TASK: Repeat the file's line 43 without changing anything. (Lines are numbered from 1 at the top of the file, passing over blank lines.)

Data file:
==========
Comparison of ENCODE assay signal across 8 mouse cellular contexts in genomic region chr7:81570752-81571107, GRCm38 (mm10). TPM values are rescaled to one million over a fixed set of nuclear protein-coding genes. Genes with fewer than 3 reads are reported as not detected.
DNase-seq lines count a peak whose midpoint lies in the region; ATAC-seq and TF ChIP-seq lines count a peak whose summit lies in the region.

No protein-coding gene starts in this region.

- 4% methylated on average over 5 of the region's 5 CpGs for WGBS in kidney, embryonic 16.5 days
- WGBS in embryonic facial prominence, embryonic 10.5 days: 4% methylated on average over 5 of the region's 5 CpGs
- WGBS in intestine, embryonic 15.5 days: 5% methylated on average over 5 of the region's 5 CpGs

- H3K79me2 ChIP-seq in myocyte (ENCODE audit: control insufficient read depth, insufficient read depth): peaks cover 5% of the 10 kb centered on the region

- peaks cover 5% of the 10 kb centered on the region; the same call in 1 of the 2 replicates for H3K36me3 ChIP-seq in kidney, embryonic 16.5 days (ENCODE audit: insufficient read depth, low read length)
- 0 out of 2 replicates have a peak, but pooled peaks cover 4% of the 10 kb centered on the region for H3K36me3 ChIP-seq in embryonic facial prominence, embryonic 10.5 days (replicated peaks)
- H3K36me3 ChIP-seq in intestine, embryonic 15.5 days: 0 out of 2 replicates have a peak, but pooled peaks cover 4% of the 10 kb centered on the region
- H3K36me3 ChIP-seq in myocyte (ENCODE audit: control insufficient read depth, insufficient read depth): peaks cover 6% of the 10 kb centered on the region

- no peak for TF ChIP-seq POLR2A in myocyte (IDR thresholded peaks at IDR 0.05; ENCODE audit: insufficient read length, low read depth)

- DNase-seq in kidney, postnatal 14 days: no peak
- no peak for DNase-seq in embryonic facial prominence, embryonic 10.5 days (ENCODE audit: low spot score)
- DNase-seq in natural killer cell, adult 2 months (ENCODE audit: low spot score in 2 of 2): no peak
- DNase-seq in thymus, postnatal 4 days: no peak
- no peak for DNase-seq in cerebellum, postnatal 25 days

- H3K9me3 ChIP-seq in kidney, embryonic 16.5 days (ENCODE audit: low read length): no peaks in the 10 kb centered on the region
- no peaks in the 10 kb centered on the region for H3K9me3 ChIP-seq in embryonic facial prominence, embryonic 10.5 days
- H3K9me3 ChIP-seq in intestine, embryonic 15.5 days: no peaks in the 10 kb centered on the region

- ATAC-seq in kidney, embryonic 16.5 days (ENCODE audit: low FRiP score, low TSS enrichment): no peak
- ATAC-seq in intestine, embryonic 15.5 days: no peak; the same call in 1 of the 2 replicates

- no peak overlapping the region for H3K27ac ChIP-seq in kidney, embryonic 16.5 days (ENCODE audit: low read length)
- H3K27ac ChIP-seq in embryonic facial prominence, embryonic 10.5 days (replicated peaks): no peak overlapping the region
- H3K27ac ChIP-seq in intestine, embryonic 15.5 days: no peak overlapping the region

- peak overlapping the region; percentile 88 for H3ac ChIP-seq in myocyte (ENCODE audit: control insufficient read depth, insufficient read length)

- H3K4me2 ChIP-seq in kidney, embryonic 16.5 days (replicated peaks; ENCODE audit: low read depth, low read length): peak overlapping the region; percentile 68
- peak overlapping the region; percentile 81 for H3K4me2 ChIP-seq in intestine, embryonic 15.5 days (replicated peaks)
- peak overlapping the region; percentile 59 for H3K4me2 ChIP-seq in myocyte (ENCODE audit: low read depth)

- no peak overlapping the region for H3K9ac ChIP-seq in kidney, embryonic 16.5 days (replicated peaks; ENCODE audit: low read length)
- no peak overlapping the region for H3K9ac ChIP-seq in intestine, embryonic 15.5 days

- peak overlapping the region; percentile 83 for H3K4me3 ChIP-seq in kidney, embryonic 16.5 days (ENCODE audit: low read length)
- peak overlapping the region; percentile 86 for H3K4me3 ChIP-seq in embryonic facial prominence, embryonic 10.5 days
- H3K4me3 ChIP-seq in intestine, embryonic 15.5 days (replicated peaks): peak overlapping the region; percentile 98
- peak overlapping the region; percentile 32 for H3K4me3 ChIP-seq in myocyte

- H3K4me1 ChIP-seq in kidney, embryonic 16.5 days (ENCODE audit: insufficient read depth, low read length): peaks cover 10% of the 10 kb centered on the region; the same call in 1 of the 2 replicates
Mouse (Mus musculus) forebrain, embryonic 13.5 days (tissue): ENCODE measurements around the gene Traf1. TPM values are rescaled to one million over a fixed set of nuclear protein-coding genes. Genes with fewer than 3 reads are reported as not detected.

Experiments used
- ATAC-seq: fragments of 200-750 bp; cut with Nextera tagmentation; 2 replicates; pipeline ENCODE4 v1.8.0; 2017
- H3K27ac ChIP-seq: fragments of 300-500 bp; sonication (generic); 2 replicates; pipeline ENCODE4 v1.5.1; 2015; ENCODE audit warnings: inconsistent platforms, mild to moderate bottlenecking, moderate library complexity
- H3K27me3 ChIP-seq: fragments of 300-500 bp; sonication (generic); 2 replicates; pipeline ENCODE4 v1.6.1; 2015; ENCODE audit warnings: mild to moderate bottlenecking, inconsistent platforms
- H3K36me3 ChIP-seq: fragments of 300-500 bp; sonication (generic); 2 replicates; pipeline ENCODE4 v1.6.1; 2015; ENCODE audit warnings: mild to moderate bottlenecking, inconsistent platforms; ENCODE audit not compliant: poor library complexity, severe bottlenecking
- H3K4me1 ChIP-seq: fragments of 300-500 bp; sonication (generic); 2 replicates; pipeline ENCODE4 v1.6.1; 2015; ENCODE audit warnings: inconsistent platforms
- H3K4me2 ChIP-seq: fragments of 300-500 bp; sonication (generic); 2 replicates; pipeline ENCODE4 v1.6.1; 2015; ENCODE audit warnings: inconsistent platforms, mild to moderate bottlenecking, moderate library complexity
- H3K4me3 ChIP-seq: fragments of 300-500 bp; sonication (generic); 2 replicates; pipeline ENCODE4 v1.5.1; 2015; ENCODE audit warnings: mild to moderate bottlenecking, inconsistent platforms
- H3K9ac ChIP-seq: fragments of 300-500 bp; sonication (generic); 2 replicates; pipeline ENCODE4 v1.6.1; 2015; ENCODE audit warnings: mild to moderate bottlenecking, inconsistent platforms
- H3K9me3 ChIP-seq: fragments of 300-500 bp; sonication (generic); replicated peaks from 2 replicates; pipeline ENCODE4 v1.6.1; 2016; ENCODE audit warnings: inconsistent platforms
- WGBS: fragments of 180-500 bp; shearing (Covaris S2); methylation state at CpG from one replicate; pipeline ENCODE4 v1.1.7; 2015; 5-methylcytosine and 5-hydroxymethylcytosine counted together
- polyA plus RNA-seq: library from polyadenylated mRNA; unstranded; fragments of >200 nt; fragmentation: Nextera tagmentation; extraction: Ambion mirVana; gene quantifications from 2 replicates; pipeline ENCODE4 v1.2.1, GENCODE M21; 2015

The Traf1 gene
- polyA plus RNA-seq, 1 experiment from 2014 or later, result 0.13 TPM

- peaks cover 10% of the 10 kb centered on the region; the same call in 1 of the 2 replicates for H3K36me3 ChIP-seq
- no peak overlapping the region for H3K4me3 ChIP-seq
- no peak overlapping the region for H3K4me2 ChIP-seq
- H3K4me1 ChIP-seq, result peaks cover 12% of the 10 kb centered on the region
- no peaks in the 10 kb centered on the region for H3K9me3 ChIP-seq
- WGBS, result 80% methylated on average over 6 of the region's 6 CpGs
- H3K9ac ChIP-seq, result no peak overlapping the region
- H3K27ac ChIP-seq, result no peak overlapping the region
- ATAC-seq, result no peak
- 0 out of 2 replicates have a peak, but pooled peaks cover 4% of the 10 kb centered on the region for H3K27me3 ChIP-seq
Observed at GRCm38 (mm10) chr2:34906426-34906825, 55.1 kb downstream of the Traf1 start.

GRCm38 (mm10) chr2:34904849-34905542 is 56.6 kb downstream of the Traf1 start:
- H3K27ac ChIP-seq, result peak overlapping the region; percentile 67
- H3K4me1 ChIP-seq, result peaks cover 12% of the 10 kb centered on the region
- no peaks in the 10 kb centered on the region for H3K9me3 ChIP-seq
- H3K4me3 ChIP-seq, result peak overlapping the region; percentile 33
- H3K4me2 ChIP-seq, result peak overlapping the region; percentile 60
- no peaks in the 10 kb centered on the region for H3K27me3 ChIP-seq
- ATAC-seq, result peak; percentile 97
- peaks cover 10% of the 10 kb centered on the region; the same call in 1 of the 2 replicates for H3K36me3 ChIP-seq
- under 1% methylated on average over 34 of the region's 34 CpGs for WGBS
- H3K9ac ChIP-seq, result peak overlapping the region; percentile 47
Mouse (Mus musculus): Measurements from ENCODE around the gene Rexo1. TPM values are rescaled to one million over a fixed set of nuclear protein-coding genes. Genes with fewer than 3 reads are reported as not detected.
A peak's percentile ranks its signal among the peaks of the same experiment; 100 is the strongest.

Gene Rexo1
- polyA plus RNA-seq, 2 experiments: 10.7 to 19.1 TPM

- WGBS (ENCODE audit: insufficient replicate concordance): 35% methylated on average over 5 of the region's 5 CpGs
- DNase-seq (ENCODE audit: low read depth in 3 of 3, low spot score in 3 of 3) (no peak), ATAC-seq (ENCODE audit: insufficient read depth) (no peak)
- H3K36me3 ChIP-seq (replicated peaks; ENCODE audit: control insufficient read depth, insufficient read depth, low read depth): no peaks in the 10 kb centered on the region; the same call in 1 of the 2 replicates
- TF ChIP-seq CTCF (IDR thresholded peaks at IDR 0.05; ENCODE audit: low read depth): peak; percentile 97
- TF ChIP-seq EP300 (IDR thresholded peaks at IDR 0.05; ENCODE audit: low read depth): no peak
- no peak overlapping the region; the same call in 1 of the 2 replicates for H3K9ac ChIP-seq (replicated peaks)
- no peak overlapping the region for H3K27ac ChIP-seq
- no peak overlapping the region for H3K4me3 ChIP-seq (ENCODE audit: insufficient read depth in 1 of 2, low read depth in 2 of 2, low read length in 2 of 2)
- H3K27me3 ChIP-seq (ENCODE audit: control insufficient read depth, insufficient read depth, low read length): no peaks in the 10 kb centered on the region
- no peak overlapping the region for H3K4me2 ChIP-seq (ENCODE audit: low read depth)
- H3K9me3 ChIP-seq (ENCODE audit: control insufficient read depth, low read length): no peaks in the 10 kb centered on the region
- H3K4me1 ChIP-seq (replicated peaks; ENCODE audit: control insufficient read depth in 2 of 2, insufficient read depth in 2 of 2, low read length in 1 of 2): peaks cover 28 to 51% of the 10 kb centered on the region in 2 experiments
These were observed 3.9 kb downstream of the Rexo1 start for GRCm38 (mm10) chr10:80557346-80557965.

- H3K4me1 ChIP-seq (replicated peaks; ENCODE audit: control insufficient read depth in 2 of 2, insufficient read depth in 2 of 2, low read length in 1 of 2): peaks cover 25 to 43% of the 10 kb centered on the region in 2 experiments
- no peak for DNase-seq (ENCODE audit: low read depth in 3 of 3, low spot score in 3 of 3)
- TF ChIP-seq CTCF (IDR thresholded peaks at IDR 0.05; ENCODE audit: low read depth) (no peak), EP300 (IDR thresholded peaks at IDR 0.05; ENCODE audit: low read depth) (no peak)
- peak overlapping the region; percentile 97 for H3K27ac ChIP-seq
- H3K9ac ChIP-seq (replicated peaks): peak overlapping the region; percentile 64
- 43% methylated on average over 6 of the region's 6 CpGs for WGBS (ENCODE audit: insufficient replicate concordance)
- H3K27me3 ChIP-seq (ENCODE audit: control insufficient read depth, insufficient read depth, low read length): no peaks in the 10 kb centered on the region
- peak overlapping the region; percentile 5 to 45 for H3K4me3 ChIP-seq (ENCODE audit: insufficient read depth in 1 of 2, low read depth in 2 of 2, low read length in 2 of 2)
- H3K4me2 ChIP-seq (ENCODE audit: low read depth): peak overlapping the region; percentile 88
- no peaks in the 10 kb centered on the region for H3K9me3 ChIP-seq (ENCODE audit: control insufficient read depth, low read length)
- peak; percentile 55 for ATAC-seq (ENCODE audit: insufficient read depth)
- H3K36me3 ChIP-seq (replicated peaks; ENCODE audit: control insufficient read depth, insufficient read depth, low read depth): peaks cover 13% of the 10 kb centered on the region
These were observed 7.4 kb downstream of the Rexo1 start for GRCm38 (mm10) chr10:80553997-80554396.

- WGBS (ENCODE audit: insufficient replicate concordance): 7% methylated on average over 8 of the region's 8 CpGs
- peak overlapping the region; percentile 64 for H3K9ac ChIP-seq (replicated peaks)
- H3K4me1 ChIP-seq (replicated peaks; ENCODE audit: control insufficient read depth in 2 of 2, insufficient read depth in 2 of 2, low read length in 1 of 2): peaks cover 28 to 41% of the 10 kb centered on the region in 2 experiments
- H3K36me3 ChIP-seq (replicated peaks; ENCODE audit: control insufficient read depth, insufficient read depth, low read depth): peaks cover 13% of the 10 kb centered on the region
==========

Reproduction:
- H3K4me1 ChIP-seq: fragments of 300-500 bp; sonication (generic); 2 replicates; pipeline ENCODE4 v1.6.1; 2015; ENCODE audit warnings: inconsistent platforms